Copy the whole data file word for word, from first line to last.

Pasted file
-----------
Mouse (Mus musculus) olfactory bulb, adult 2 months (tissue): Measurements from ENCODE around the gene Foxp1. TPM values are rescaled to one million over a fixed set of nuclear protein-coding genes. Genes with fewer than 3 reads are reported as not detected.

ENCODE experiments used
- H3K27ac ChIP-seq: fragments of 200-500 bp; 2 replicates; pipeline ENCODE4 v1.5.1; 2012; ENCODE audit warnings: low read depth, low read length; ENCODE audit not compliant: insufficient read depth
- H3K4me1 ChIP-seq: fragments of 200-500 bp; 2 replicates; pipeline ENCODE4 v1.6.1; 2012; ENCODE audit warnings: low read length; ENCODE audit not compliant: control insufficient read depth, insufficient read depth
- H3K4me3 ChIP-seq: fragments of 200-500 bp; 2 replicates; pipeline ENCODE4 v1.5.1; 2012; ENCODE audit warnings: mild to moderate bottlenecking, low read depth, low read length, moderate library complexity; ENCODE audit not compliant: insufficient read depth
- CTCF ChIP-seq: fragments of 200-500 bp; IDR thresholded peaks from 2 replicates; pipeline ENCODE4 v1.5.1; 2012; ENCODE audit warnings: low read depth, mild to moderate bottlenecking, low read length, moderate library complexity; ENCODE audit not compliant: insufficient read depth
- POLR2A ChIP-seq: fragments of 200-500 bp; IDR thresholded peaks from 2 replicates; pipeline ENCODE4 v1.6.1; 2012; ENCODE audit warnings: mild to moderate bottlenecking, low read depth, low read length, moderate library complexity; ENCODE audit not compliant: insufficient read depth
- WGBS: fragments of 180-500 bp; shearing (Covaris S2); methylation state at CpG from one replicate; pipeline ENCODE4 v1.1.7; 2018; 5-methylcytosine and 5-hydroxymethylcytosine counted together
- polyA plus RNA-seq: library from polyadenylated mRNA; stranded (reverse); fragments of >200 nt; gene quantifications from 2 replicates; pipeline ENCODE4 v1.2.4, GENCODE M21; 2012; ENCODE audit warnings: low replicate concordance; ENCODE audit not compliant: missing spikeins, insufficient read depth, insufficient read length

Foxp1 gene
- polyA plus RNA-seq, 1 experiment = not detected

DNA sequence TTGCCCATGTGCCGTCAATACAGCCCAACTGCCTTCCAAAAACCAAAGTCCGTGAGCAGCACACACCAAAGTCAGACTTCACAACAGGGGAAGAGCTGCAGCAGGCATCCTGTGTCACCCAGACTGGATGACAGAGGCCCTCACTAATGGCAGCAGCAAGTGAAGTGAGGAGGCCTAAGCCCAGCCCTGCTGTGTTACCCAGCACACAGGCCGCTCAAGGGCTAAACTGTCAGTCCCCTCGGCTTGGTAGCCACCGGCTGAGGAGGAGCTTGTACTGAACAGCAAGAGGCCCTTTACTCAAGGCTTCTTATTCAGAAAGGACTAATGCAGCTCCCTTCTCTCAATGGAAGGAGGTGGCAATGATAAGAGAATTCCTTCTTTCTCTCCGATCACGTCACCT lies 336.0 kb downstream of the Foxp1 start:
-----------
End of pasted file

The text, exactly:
Mouse (Mus musculus) olfactory bulb, adult 2 months (tissue): Measurements from ENCODE around the gene Foxp1. TPM values are rescaled to one million over a fixed set of nuclear protein-coding genes. Genes with fewer than 3 reads are reported as not detected.

ENCODE experiments used
- H3K27ac ChIP-seq: fragments of 200-500 bp; 2 replicates; pipeline ENCODE4 v1.5.1; 2012; ENCODE audit warnings: low read depth, low read length; ENCODE audit not compliant: insufficient read depth
- H3K4me1 ChIP-seq: fragments of 200-500 bp; 2 replicates; pipeline ENCODE4 v1.6.1; 2012; ENCODE audit warnings: low read length; ENCODE audit not compliant: control insufficient read depth, insufficient read depth
- H3K4me3 ChIP-seq: fragments of 200-500 bp; 2 replicates; pipeline ENCODE4 v1.5.1; 2012; ENCODE audit warnings: mild to moderate bottlenecking, low read depth, low read length, moderate library complexity; ENCODE audit not compliant: insufficient read depth
- CTCF ChIP-seq: fragments of 200-500 bp; IDR thresholded peaks from 2 replicates; pipeline ENCODE4 v1.5.1; 2012; ENCODE audit warnings: low read depth, mild to moderate bottlenecking, low read length, moderate library complexity; ENCODE audit not compliant: insufficient read depth
- POLR2A ChIP-seq: fragments of 200-500 bp; IDR thresholded peaks from 2 replicates; pipeline ENCODE4 v1.6.1; 2012; ENCODE audit warnings: mild to moderate bottlenecking, low read depth, low read length, moderate library complexity; ENCODE audit not compliant: insufficient read depth
- WGBS: fragments of 180-500 bp; shearing (Covaris S2); methylation state at CpG from one replicate; pipeline ENCODE4 v1.1.7; 2018; 5-methylcytosine and 5-hydroxymethylcytosine counted together
- polyA plus RNA-seq: library from polyadenylated mRNA; stranded (reverse); fragments of >200 nt; gene quantifications from 2 replicates; pipeline ENCODE4 v1.2.4, GENCODE M21; 2012; ENCODE audit warnings: low replicate concordance; ENCODE audit not compliant: missing spikeins, insufficient read depth, insufficient read length

Foxp1 gene
- polyA plus RNA-seq, 1 experiment = not detected

DNA sequence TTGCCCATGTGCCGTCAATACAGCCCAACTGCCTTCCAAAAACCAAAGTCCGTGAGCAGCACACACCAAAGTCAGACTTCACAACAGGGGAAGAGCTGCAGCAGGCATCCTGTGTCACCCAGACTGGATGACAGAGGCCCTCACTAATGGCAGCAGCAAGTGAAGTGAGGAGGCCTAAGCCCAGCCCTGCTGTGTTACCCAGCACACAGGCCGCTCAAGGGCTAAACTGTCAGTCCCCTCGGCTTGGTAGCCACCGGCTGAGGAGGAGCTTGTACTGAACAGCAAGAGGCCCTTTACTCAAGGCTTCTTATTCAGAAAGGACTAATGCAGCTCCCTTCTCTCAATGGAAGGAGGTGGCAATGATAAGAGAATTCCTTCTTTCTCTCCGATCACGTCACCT lies 336.0 kb downstream of the Foxp1 start: